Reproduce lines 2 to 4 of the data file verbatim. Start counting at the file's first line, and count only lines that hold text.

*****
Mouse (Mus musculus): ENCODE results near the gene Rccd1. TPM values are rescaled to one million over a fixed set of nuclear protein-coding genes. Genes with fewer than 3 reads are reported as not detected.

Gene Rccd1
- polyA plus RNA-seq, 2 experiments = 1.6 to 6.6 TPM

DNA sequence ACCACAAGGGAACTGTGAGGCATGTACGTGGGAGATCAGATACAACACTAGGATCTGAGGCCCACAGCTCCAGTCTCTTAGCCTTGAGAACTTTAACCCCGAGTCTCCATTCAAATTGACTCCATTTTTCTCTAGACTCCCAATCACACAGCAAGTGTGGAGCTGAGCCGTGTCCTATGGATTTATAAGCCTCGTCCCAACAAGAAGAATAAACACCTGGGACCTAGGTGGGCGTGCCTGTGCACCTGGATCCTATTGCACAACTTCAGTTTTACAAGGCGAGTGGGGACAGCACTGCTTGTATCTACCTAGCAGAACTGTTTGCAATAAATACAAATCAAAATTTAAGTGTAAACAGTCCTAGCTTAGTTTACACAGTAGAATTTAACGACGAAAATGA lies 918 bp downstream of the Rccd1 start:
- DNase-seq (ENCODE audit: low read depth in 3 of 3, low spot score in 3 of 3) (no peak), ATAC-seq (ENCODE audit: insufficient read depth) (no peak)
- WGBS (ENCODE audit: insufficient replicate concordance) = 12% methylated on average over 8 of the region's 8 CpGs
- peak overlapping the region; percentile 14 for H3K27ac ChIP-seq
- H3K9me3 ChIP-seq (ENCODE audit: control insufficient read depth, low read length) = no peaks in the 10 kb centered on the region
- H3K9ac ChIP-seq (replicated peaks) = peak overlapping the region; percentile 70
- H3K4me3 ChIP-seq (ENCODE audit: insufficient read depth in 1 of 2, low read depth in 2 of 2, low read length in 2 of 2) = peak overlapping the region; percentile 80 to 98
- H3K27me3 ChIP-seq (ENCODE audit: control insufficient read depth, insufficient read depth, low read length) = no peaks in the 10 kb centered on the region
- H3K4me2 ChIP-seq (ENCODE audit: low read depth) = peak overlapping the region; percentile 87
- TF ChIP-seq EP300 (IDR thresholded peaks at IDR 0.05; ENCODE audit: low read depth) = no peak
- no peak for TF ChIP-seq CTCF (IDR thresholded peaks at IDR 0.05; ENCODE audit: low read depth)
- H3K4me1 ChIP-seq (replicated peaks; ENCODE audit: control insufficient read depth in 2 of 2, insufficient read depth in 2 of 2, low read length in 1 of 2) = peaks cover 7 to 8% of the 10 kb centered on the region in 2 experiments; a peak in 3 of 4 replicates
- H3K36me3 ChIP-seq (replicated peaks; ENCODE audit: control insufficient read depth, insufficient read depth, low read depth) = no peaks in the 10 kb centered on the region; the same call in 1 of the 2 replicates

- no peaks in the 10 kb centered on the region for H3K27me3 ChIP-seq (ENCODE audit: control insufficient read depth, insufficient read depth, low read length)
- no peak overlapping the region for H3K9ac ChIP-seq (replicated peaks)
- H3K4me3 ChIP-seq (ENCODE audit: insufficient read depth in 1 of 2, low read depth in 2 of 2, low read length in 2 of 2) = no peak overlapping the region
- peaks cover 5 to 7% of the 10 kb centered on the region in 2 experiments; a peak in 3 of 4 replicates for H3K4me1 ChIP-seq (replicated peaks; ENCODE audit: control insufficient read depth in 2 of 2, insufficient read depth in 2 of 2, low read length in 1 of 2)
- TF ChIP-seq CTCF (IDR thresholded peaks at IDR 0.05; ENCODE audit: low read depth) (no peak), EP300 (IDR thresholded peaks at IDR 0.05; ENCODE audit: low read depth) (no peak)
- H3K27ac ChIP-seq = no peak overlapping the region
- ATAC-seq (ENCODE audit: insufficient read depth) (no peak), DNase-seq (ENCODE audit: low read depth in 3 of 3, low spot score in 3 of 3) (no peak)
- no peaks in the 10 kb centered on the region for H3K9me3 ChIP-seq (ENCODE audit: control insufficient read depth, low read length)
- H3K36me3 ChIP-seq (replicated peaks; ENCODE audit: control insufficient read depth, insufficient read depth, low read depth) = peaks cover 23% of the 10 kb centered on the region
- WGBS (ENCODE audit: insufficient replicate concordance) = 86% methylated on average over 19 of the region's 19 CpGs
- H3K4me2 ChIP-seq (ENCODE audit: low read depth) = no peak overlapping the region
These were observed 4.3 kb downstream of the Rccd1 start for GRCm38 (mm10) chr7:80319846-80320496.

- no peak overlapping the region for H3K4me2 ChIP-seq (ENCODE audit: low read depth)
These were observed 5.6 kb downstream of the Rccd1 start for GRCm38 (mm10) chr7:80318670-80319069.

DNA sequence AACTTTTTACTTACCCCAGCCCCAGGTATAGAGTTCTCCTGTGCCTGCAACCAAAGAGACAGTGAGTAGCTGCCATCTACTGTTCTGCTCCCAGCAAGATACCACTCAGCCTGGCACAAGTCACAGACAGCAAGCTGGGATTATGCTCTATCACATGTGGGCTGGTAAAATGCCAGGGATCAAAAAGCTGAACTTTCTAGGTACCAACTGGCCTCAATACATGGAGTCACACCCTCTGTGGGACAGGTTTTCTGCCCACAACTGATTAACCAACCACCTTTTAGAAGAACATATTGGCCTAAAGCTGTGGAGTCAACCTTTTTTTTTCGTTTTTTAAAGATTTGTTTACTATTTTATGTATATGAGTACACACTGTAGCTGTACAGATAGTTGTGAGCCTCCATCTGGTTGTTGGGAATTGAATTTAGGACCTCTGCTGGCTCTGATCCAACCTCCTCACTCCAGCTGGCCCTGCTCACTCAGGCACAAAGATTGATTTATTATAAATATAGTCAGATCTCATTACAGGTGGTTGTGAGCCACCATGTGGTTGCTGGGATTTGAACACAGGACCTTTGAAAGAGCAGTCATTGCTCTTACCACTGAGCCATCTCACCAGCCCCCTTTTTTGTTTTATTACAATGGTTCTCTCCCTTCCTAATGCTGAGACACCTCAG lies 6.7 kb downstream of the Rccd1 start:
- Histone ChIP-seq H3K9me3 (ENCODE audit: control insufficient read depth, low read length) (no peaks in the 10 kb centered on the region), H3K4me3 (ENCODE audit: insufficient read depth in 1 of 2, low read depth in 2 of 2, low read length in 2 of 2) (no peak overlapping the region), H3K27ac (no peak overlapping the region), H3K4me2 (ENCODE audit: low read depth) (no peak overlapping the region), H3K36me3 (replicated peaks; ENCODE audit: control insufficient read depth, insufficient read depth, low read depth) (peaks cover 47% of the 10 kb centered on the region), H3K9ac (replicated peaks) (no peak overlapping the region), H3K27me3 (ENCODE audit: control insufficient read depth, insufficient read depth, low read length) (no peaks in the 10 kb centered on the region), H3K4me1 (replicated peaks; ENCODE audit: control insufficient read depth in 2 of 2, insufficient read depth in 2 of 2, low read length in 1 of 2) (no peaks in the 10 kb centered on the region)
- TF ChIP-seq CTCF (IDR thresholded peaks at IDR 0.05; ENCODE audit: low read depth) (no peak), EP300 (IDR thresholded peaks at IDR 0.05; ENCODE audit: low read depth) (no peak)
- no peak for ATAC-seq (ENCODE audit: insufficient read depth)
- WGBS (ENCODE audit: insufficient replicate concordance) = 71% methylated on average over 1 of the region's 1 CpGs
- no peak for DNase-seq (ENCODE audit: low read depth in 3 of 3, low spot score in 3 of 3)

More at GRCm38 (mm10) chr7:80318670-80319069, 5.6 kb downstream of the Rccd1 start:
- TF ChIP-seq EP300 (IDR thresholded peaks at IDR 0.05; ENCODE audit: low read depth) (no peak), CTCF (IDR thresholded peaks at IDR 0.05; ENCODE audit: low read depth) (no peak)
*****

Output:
Gene Rccd1
- polyA plus RNA-seq, 2 experiments = 1.6 to 6.6 TPM

DNA sequence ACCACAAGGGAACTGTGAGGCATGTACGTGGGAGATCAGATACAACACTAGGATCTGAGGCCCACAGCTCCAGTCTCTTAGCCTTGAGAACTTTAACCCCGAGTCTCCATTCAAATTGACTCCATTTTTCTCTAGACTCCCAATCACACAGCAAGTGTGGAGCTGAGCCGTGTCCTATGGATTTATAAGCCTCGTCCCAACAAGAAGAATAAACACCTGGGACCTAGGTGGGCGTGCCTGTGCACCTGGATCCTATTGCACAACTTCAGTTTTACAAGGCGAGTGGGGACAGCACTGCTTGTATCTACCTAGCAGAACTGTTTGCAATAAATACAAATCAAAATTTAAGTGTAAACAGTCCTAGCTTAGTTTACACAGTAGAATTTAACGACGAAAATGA lies 918 bp downstream of the Rccd1 start: